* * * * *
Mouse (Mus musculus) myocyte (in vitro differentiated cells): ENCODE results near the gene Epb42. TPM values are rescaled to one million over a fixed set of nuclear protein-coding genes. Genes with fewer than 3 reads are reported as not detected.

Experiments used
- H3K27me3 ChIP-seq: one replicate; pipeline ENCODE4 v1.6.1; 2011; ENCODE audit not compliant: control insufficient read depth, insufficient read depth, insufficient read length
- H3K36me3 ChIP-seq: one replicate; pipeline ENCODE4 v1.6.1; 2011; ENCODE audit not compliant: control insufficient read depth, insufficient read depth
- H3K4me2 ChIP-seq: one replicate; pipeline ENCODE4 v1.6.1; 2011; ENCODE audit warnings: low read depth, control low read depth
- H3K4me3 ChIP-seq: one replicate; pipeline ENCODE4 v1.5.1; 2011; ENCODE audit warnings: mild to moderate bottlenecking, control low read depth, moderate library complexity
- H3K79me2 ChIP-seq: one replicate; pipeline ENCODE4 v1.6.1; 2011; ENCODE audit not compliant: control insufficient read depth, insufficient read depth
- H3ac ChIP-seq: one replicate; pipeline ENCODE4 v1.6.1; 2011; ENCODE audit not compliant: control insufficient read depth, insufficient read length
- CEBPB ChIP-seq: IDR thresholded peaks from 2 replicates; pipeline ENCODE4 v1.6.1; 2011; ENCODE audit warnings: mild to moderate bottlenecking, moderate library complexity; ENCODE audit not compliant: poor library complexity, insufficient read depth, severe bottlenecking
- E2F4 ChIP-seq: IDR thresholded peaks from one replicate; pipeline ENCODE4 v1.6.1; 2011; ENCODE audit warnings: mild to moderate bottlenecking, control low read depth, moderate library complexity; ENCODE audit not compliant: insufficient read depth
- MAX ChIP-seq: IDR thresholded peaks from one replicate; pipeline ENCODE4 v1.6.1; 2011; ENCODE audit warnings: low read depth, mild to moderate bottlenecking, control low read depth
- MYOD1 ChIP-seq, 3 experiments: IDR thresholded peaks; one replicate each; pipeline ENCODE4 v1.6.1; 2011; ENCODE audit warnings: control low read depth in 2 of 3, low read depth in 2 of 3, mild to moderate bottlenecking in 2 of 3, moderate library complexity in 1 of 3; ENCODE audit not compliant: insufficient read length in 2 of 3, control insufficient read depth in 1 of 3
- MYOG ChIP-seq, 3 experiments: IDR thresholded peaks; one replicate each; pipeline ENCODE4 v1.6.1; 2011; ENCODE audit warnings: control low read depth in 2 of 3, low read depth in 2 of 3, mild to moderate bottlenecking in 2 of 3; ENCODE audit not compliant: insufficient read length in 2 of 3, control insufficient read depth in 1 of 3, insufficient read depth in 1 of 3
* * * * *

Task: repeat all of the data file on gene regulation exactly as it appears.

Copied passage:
Mouse (Mus musculus) myocyte (in vitro differentiated cells): ENCODE results near the gene Epb42. TPM values are rescaled to one million over a fixed set of nuclear protein-coding genes. Genes with fewer than 3 reads are reported as not detected.

Experiments used
- H3K27me3 ChIP-seq: one replicate; pipeline ENCODE4 v1.6.1; 2011; ENCODE audit not compliant: control insufficient read depth, insufficient read depth, insufficient read length
- H3K36me3 ChIP-seq: one replicate; pipeline ENCODE4 v1.6.1; 2011; ENCODE audit not compliant: control insufficient read depth, insufficient read depth
- H3K4me2 ChIP-seq: one replicate; pipeline ENCODE4 v1.6.1; 2011; ENCODE audit warnings: low read depth, control low read depth
- H3K4me3 ChIP-seq: one replicate; pipeline ENCODE4 v1.5.1; 2011; ENCODE audit warnings: mild to moderate bottlenecking, control low read depth, moderate library complexity
- H3K79me2 ChIP-seq: one replicate; pipeline ENCODE4 v1.6.1; 2011; ENCODE audit not compliant: control insufficient read depth, insufficient read depth
- H3ac ChIP-seq: one replicate; pipeline ENCODE4 v1.6.1; 2011; ENCODE audit not compliant: control insufficient read depth, insufficient read length
- CEBPB ChIP-seq: IDR thresholded peaks from 2 replicates; pipeline ENCODE4 v1.6.1; 2011; ENCODE audit warnings: mild to moderate bottlenecking, moderate library complexity; ENCODE audit not compliant: poor library complexity, insufficient read depth, severe bottlenecking
- E2F4 ChIP-seq: IDR thresholded peaks from one replicate; pipeline ENCODE4 v1.6.1; 2011; ENCODE audit warnings: mild to moderate bottlenecking, control low read depth, moderate library complexity; ENCODE audit not compliant: insufficient read depth
- MAX ChIP-seq: IDR thresholded peaks from one replicate; pipeline ENCODE4 v1.6.1; 2011; ENCODE audit warnings: low read depth, mild to moderate bottlenecking, control low read depth
- MYOD1 ChIP-seq, 3 experiments: IDR thresholded peaks; one replicate each; pipeline ENCODE4 v1.6.1; 2011; ENCODE audit warnings: control low read depth in 2 of 3, low read depth in 2 of 3, mild to moderate bottlenecking in 2 of 3, moderate library complexity in 1 of 3; ENCODE audit not compliant: insufficient read length in 2 of 3, control insufficient read depth in 1 of 3
- MYOG ChIP-seq, 3 experiments: IDR thresholded peaks; one replicate each; pipeline ENCODE4 v1.6.1; 2011; ENCODE audit warnings: control low read depth in 2 of 3, low read depth in 2 of 3, mild to moderate bottlenecking in 2 of 3; ENCODE audit not compliant: insufficient read length in 2 of 3, control insufficient read depth in 1 of 3, insufficient read depth in 1 of 3